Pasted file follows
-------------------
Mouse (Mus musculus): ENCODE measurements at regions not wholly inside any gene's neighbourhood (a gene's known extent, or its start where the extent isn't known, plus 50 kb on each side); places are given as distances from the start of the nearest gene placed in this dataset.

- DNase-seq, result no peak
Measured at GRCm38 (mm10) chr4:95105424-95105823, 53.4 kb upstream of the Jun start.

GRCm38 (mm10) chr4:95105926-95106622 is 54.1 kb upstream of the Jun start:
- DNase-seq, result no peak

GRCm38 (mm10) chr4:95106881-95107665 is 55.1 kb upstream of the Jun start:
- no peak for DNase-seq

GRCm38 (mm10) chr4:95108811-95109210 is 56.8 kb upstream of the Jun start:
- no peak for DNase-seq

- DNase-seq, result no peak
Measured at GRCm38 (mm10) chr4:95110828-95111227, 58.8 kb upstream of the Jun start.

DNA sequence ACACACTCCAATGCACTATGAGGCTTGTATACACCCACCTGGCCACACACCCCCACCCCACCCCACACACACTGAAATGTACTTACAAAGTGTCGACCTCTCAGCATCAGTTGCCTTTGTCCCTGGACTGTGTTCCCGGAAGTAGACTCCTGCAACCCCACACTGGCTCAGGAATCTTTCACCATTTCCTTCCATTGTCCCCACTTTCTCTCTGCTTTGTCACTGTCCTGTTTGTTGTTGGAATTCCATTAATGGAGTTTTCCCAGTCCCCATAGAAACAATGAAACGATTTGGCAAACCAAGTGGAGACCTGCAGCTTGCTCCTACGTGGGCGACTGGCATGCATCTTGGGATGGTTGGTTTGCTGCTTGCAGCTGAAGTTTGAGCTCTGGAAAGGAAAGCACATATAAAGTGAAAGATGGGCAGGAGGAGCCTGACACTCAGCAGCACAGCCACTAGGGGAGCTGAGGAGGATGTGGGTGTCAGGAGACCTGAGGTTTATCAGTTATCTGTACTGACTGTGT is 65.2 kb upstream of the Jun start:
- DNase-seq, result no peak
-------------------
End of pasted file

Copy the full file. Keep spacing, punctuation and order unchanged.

Mouse (Mus musculus): ENCODE measurements at regions not wholly inside any gene's neighbourhood (a gene's known extent, or its start where the extent isn't known, plus 50 kb on each side); places are given as distances from the start of the nearest gene placed in this dataset.

- DNase-seq, result no peak
Measured at GRCm38 (mm10) chr4:95105424-95105823, 53.4 kb upstream of the Jun start.

GRCm38 (mm10) chr4:95105926-95106622 is 54.1 kb upstream of the Jun start:
- DNase-seq, result no peak

GRCm38 (mm10) chr4:95106881-95107665 is 55.1 kb upstream of the Jun start:
- no peak for DNase-seq

GRCm38 (mm10) chr4:95108811-95109210 is 56.8 kb upstream of the Jun start:
- no peak for DNase-seq

- DNase-seq, result no peak
Measured at GRCm38 (mm10) chr4:95110828-95111227, 58.8 kb upstream of the Jun start.

DNA sequence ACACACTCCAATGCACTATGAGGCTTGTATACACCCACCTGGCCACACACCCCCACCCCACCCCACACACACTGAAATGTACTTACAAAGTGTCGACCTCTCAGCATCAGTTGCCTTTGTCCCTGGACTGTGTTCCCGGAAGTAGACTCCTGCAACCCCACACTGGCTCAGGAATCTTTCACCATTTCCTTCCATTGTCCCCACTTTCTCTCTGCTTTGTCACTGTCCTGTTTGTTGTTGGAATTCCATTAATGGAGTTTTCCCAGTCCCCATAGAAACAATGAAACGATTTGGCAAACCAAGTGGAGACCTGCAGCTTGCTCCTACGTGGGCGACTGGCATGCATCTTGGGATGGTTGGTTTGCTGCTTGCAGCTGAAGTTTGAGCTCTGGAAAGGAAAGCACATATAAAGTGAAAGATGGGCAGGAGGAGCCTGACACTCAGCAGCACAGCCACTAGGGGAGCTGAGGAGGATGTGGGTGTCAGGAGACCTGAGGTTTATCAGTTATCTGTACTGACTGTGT is 65.2 kb upstream of the Jun start:
- DNase-seq, result no peak